Vanity

When I was young I had a good head of hair. I know because people always admired it. My father called it ‘my crowning glory’. It was thick, lustrous and auburn in colour. There were more natural hi-lights in it than in a New England autumn landscape. The hair colour had skipped a generation; my parents and siblings ranged from dark mousy to almost black. Mind you when the boys had an eye to fashion and grew sideburns or a beard, the hair below mid ear level appeared as Ginger! My colour came from my paternal grandmother and my maternal grandfather.

A good haircut once every five or six weeks made the job of grooming very easy. I managed it well over the years. Because of the weight I never had it longer than shoulder length. As I grew older I changed the style to a shorter look. It suited my face.

In my young working life before we had showers, I washed my hair every second day, usually in the evening and once towelled dry I put in rollers to control my curly mop. It was often still damp when I went to bed with the rollers still in place. Pride feels no pain! In those days despite the torture I managed to sleep. I wonder if I tried the rollers now, would I sleep any better. 🙄 Sure it might distract me from my other aches and pains.

The rollers remind me of a family wedding. One of my brothers was getting married to a friend of mine down the country. We, the groom’s family completely booked the local hotel. We arrived the evening before the big day. I was sharing a room with my Aunt Mo. Like at most weddings, we were reunited with relations that we had not seen since the last wedding or funeral, you know how it goes.

Now when our gang get together the craic is mighty. The boys were on pints or shorts. I at that time drank Vodka. The groom had asked his best friend to be best man, but the friend was not due to leave Dublin until the morning of the wedding. Youngest brother, a grooms-man, was lined up to step in if the best man was delayed for any reason. As the evening went on the stories flowed like the drink. It was a typical Irish wedding.

My Aunt had settled herself beside me and she was enjoying the fun no end. I was keeping an eye on youngest brother. If he was needed in the morning to take on the role of best man, a clear head was important. He was on the Vodka. The rounds were coming fast and furious at this stage. I began a game of chess with the glasses. As I finished a drink I set the empty glass in the centre of the table and pulled a full one closer to me. I also played a ‘sneaky’ when everyone was talking. I pulled one of my brother’s glasses my direction as well.

At one stage there were about 4 or 5 glasses of Vodka in front of me. My aunt was getting worried about me and asked where I got all the drink. “Say nothing and watch!” I whispered. Not content, she asked again. I pleaded with her to say no more. It took her some time to realise what I was at. I sank a fair amount of booze that night and it was a long evening. Being residents in the hotel the bar stayed open as long as we wanted it to. My Uncles were telling stories to beat the band and nobody wanted to break up the party.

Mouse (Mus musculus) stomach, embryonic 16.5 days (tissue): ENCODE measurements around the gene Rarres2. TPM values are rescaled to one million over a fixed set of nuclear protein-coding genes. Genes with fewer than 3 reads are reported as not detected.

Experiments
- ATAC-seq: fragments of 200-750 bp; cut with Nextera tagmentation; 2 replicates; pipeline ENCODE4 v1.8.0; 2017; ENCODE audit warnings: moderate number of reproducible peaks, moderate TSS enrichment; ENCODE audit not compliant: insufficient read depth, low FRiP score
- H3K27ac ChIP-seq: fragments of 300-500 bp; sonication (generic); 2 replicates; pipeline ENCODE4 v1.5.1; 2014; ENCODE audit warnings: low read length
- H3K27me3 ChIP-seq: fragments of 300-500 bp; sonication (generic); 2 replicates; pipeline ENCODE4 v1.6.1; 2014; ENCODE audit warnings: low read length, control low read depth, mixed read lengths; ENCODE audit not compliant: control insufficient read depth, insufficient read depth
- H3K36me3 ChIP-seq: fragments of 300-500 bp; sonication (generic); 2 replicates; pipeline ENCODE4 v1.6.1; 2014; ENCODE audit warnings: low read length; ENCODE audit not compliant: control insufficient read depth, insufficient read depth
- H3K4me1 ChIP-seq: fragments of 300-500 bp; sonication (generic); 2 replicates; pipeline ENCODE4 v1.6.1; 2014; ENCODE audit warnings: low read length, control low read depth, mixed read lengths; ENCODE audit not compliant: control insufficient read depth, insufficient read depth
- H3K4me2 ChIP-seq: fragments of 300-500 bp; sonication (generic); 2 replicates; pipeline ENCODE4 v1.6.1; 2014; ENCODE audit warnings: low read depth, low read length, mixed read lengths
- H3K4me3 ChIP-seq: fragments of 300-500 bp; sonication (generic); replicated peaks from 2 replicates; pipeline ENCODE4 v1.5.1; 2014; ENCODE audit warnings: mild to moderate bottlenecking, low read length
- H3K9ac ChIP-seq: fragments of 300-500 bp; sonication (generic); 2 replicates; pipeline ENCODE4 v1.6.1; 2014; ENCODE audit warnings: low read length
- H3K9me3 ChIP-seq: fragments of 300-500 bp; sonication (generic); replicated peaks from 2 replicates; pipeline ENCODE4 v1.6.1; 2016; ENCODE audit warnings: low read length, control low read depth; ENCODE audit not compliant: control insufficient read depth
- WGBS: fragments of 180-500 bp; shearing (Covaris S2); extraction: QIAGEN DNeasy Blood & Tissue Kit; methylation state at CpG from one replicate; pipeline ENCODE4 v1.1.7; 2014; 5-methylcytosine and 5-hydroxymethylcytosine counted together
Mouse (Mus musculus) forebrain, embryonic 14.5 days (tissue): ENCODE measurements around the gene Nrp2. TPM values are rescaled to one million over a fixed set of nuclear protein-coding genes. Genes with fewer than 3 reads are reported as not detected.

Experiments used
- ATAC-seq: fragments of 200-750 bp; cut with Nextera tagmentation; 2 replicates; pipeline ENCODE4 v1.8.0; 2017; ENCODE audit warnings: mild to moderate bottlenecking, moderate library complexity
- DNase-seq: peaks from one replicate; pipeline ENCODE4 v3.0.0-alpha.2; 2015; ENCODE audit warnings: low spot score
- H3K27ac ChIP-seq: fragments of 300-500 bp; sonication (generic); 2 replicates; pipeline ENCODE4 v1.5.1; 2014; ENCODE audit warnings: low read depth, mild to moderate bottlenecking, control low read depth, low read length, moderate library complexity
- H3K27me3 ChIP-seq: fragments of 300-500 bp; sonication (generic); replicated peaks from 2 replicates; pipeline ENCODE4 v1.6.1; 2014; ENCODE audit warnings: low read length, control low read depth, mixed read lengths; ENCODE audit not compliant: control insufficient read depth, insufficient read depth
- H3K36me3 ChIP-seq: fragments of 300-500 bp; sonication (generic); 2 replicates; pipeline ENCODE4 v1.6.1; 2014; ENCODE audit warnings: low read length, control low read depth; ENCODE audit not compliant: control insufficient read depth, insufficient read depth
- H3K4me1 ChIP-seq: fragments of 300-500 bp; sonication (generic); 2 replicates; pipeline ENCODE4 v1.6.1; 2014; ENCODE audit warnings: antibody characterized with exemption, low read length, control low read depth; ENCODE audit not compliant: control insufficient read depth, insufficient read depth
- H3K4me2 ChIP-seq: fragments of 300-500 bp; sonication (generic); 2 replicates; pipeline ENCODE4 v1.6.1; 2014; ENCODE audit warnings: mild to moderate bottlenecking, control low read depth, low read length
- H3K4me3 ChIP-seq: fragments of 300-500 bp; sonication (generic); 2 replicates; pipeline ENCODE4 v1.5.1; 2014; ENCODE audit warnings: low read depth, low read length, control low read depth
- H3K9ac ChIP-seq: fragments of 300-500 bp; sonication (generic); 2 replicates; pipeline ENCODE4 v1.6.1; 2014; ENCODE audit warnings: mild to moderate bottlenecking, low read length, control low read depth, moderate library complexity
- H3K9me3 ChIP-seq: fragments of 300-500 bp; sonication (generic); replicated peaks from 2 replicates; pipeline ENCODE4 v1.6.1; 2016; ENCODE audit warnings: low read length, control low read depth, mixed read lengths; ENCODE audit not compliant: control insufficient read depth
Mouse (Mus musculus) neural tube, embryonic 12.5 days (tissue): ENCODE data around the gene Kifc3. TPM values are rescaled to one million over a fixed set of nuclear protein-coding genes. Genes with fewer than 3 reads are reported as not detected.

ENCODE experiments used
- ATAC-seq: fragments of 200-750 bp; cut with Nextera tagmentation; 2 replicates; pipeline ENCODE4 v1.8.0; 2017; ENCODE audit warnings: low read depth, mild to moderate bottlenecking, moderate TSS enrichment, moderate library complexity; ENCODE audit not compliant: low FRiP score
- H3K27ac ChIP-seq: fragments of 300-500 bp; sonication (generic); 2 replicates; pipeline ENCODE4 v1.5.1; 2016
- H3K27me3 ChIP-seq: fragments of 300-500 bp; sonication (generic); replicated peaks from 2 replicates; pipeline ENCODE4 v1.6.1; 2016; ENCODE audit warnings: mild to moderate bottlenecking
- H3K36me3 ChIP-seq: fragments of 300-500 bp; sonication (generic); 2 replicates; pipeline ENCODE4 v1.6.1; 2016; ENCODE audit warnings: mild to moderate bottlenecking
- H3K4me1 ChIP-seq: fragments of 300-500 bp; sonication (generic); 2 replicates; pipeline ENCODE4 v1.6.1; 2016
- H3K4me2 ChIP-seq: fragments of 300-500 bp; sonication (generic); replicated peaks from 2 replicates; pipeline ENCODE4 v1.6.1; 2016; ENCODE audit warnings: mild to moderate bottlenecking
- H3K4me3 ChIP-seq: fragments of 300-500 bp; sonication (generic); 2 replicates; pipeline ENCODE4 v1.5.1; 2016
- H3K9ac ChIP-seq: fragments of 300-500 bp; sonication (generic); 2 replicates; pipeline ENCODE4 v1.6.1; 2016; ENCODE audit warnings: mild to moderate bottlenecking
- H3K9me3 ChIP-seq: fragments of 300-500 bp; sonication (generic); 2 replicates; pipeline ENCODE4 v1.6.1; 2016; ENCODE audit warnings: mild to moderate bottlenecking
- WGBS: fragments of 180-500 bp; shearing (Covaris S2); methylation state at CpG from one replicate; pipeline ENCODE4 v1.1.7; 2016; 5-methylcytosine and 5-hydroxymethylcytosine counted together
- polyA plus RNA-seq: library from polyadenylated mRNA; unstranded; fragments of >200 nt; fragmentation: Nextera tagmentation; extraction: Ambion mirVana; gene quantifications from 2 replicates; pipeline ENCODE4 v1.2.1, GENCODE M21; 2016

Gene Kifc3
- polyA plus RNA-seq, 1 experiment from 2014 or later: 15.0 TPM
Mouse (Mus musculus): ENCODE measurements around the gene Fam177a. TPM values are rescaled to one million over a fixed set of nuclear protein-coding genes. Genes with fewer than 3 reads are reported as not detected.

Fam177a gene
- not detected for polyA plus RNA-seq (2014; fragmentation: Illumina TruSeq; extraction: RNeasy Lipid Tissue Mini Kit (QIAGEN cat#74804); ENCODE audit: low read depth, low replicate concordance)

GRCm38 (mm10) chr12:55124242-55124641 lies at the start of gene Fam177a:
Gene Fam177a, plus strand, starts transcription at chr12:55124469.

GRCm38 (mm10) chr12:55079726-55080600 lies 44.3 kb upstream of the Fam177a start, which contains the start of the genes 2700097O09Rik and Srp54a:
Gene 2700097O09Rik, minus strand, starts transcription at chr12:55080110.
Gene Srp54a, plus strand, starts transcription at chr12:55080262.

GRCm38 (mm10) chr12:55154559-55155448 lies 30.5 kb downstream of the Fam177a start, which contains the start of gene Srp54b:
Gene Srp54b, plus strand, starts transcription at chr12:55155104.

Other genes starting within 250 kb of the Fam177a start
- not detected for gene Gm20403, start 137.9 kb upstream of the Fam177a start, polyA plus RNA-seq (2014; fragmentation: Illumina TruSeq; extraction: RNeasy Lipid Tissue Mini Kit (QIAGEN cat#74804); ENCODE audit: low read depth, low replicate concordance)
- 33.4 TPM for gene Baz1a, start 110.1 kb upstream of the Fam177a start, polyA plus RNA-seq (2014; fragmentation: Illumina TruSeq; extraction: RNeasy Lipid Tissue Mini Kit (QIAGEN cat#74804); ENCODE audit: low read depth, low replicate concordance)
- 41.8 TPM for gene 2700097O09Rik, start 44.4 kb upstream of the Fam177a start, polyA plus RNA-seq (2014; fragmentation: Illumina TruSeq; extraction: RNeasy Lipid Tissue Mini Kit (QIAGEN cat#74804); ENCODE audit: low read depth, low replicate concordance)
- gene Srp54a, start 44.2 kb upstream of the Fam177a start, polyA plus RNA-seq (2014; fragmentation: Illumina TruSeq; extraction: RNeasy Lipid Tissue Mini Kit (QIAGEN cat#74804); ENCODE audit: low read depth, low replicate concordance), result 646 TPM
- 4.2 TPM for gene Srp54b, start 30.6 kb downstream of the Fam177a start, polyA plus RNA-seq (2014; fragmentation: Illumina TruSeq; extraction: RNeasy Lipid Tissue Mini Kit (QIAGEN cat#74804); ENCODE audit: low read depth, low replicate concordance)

Finally bedtime was reached and my aunt and I went to our room. She slept and so did I. When she awoke, she looked across the room to find that I was sitting up in bed, bright as a button, putting in my rollers for the hour before we were due to go down to breakfast.

“How can you do that.” she asked.

“Do what?” I said.

“Put those rollers in your hair while your head is pounding.” she said in a whisper.

“My head is not pounding.” I announced cheerfully.

“But you had all that drink last night, WHY? She questioned.

“Remember the best man was not travelling until today and little brother is on standby to step up to the plate if needed.”

“I remember.” she nodded.

“Well it was important that he should have a clear head in case he is needed” I said.

“But what about you?” she asked all concerned.

“I am not part of the wedding party and it would not matter anyway if I had a sore head. Nobody except you saw what I did last night. It was better than causing a fuss.”

My head was fine, I enjoyed a full Irish breakfast and then we prepared for the day ahead.

The best man arrived, the wedding went to plan and I was complimented on my beautiful hair all day.

The autumn glory has almost gone now and my tresses are turning to winter snow. With age I have a new problem. When I waken these days I have somehow adopted a Mohican hairstyle. Why?  I wonder. You get to see right to the scalp with the surrounding hair spread like sun rays all around it.  Brushing doesn’t fix it, I have to wash my hair before it will sit properly.